Scaption: Perform this exercise standing in front of a mirror to monitor their form. Hang the arms down by the thighs and rotate both hands to a thumbs-up position. Retract and depress the scapulae as you lift the arms up to shoulder-height at a 45-degree angle from the trunk. The arms should make a Y in front of them. Make sure that the upper trapezius isn’t pulling the shoulders into the ears. If it is, work on pulling the shoulders down in order to push the arms up. Perform two sets of 15 reps per set.
Lie face down on a bench with your upper shoulders off the bench to perform these exercises, which involve raising the arms / shoulders to mimic the shape of a Y, T, W and L (e.g., arms up over the head forms a Y; arms straight out to the sides forms a T; etc.). Standing Y-T-W-L exercises can also be performed using a stretch strap, which allows you to maintain a consistent arm position.
One More Great Exercise:
If you’re suffering from increased thoracic kyphosis (rounded upper back / shoulders), protracted shoulder blades and/or forward chin position, ask your doctor of chiropractic about this corrective exercise: Stand, feet together, looking straight ahead. The feet should remain in this position for the duration of the exercise. Put one hand beneath your collarbone and one hand on your belly button. Keeping your hands in that position, lift the chest with the hand under the collarbone while simultaneously pulling down with the belly button hand. This will help to lengthen the spine and reduce the slouched position. Holding the achieved position, level the pelvis by raising the middle of the pelvis with the lower abdominals. Lengthen the neck by slightly tucking the chin and imagining the crown of the head is being pulled toward the sky. Bend your knees very slightly, just enough to remove any tension from the posterior knee. Holding the achieved position, lean forward slightly to shift the center of gravity to the midfoot instead of the heel. Practice this frequently to improve posture. This opens the chest and allows for more natural breathing as well. While non-golfers may not realize it, the physical challenge of golf can be more daunting than the mental part of the game, particularly if you don’t use proper mechanics during every part of the swing. Injuries are common, which will either affect your game dramatically or stop you from playing altogether.
Talk to your chiropractor about these and other exercise strategies to improve your golf game and avoid injury. ——————————————————————————– Jeffrey Tucker, DC, is a rehabilitation specialist who integrates chiropractic, exercise and nutrition into his practice in West Los Angeles. He is also a speaker for Performance Health/Thera-Band, NASM and FMS.com .
Keep assessing globally and aim to find the key link.
That said, some of the patterns that have worked require more optimal core integrity….essentially normalizing the core. Not muscle specific but an adequate and appropriate balance of activity based on the load or demand placed on the system. Proximal stability (maintenance of expiratory position and cylindrical core activation) in the presence of distal mobility (extension movement of the hip)
Kneeling ball rollout
Push up variations
Once saggital stabilization is established, rotation moments are then assessed and challenged.
Make sure the T-L junction has good motion and that there is no, and I mean zero malposition of the pelvis. Rule out any tight hamstring issues or anterior pelvic tilt from tight quads, which either way leads to chronic shortness of the iliopsoas. Iliopsoas has a huge number of attachments in the trunk to flex the hip without falling over, but when short, in standing, it pulls the lumbar and last thoracic vertebrae forward and down. Look at the whole ribcage - take your finger and palpate between every rib and find active intercostal trigger points. No one hardly ever does this for clients…a lot is missing in between those ribs related to Tsp.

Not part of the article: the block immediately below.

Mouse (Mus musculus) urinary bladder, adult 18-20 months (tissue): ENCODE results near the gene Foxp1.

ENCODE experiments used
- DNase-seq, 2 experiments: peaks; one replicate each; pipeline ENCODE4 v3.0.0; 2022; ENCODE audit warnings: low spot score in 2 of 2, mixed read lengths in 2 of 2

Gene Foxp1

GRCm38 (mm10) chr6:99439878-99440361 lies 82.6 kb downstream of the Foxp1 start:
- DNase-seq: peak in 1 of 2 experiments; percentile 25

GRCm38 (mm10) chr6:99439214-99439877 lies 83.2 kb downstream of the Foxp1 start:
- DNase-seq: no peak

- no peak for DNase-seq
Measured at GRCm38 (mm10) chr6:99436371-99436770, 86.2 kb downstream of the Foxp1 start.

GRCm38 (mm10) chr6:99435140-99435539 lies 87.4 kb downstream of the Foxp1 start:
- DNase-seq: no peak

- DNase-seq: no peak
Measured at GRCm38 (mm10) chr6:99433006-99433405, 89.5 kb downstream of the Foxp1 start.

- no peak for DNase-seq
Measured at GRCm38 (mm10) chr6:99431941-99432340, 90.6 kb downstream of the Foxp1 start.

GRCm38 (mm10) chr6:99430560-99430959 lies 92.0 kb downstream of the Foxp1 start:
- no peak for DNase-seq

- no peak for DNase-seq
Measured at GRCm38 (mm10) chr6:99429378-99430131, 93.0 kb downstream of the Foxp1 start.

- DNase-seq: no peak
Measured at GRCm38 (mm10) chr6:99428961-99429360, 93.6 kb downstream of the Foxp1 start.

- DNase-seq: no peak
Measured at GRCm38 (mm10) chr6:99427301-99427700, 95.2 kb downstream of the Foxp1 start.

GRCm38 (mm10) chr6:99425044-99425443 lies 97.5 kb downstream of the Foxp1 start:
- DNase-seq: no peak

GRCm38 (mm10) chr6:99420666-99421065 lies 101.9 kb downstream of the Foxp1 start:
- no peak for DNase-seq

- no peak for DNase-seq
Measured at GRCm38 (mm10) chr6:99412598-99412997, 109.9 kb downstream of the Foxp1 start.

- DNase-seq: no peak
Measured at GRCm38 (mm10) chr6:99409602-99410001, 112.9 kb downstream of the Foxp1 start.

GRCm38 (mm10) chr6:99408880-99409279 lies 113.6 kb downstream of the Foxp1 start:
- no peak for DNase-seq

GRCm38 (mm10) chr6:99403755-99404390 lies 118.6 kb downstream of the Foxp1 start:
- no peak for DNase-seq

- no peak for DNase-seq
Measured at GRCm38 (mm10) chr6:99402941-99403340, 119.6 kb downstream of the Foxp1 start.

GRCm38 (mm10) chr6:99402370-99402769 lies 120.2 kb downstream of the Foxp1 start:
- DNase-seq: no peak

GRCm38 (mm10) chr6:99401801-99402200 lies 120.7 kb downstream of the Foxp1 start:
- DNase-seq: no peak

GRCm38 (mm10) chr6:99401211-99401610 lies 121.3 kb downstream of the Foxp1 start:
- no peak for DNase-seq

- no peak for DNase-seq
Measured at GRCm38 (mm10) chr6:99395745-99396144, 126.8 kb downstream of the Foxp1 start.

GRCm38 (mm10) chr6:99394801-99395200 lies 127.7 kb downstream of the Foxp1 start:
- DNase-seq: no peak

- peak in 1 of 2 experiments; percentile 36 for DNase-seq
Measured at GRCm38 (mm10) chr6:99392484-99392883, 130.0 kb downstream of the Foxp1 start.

You get my point – keep looking globally, work locally at the T-L junction, the intercostals, more psoas. Maybe the hamstrings and quads. Make sure the person learns what a stable pelvis feels like and facilitate/strengthen muscles to keep it there.
PS. I have good news. I was invited to teach in Brazil on Nov 10-13.
Posted by DrTucker in Daily Exercises, Fitness & Exercise, Rehab Exercises on 10 21st, 2011 | no responses
Posted by DrTucker in Balance training, Blog, Daily Exercises, Rehab Exercises on 09 2nd, 2011 | no responses
One-leg hops on the spot: Two sets of 40 secs on each leg.
- Stand in a relaxed position, with your full body weight supported on your left foot only.
- Lift your left heel slightly, so that the force of body weight is passing through the ball of the left foot (your right knee is flexed so that your right knee is off the ground).
- Then, hop rapidly on your left foot at a cadence of 2.5 to 3 hops per second (25 to 30 foot contacts per 10secs) for the prescribed time period, while maintaining relaxed, upright posture.
- Your left foot should strike the ground in the area of the mid-foot and spring upwards rapidly, as though it were contacting a very hot burner on a stove. Your hips should remain fairly level as you do this; try to minimise vertical displacement of the upper body.
The Sacroiliac Joint (SIJ) does need to move during normal daily activities such as walking and running.
Movement in the SIJ and symphysis pubis is made possible by the fibrocartaligenous structure of these joints. It is both necessary and desirable that they move, so that they can act as shock absorbers between the lower limbs and spine, and to act as a proprioceptive feedback mechanism for coordinated movement and control between trunk and lower limbs.
As the SIJ is capable of some movement, this must be controlled for effective force transfer to take place between trunk and lower limbs.
Force Closure & Form Closure
The concept of force closure relates to the ability of a muscle system, through its attachment into connective tissue (ligaments and fascia), to compress two joint surfaces together and provide stability.